A Nightmare on Elm Street Part 2: Freddy's Revenge (1985) / Horror
MPAA Rated: R for gore, disturbing images, nudity and violence
Running Time: 87 min.
Cast: Mark Patton, Kim Myers, Robert Englund, Robert Rusler, Clu Gulager, Hope Lange, Marshall Bell
Director: Jack Sholder
Screenplay: David Chaskin
Although the budget is higher and the acting a tad better, Freddy's Revenge lacks the imagination and better horror direction of the original A Nightmare on Elm Street. Obviously, much of the reason stems from the lack of involvement by Elm Street creator Wes Craven, here replaced by relative newcomer director Sholder (The Hidden, Wishmaster 2) and screenwriter first-time Chaskin (I Madman, The Curse). Although it is a sequel to the first movie, taking place in the same house that Nancy lived in and incorporating her diary, the entire set of characters (save for Fred Krueger) is different this time around. As such, and because none of the future entries in the series refer back to Freddy's Revenge, some fans of the series consider this to be more of a spin-off than a sequel, and usually don't bother lumping it with the others in terms of continuity. It also is much lighter in tone (almost a comedy), with vibrant color schemes and an entirely different score than the others (it is the only entry in the series to not use Charles Bernstein's theme music in the score).
Although this film came out only a year after the original in theaters, the setting is five years after the events in A Nightmare on Elm Street. No one has taken residence in the barred-up house that was the home of the Thompson's since the mother (reportedly) killed herself and the daughter went crazy. The new family to move in there are the Walshes, Ken (Gulager, The Return of the Living Dead) and Cheryl (Lange, Blue Velvet), and their teenage son, Jesse. It doesn't take long before Jesse starts having some terrifying nightmares, all of them involving a strange scarred up character named Fred Krueger. Krueger doesn't seem out to kill him, but rather, he wants to use Jesse to do his dirty work, requesting to take over his body and kill others for him. Try as Jesse Might to fight it, Freddy's powers overwhelm him, and people start dying. Jesse has no one to turn to but the girl that he has been seeing, Lisa (Myers, Hellraiser: Bloodline), who knows that Jesse is a good person that just has to be stronger than Freddy to stop the madness.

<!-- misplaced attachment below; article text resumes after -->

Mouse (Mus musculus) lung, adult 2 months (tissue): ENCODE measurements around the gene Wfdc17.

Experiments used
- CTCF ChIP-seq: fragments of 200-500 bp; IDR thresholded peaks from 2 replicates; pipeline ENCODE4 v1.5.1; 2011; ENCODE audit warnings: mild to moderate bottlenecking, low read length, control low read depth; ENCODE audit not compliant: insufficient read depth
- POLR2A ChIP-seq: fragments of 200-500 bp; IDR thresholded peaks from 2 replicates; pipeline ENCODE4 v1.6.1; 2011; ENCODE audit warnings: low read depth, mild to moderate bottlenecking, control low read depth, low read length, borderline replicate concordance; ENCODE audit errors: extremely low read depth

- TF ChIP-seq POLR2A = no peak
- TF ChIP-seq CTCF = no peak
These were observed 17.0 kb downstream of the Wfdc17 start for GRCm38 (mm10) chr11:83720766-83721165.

While Freddy's Revenge isn't really in keeping with the first film in the nature of Freddy, whose powers seem to now come with the house, it still has an interesting premise and at least takes a direction that makes it less of a rehash of the first film than other slasher film sequels have been. As different as it is from Craven's vision, it is still marred by being derivative of other horror films, especially in The Amityville Horror, The Exorcist and Carrie. At its core, it is still the same demonic possession movie we've seen before and know quite well, and by instead of moving forward in the genre like the first entry, the series takes a step back to old school tactics and the film just has a feel that's too familiar to drum up high entertainment.
By today's standards, Freddy's Revenge is also the most dated of the series, stemming firmly in the style of filmmaking that ran rampant in teen films of the 1980s, with feathered hair, bright colored collared shirts, tight blue jeans, lip-synching musical interludes, homoeroticism, and dumb schoolhouse humor. It is probably the only film in the series that deliberately appeals only to those that like teen films and horror flicks, instead of just the latter, so the result feels much more juvenile and less scary.
Al in all, the film still doesn't really become bad until Freddy is finally unleashed, becoming a cheap slasher movie that makes little sense. Although it has been established that Freddy is a master of the dream domain, somehow those powers seem to come with him to the "real world". As bad as these scenes are, they are still far better than the film's climax where Jesse's girlfriend Lisa assumes the role of the hero by using love to thwart Freddy's rampage and try to strengthen Jesse's resolve to fight him.
Freddy's Revenge isn't the worst of the Elm Street films, but it is the least necessary. You can skip it altogether and it wouldn't make a bit of difference, so unless you're rabid for all things Freddy Krueger, there's really not much reason to watch it. Think of this more as a "What If" film than as canon and perhaps you will be able to overlook the fact that this has very little association with the others.
-- Followed in the series by six films, completely which ignore this entry altogether: A Nightmare on Elm Street 3: Dream Warriors, A Nightmare on Elm Street 4: The Dream Master, A Nightmare on Elm Street: The Dream Child, Freddy's Dead: The Final Nightmare, Wes Craven's New Nightmare, and Freddy Vs. Jason.
©2005 Vince Leo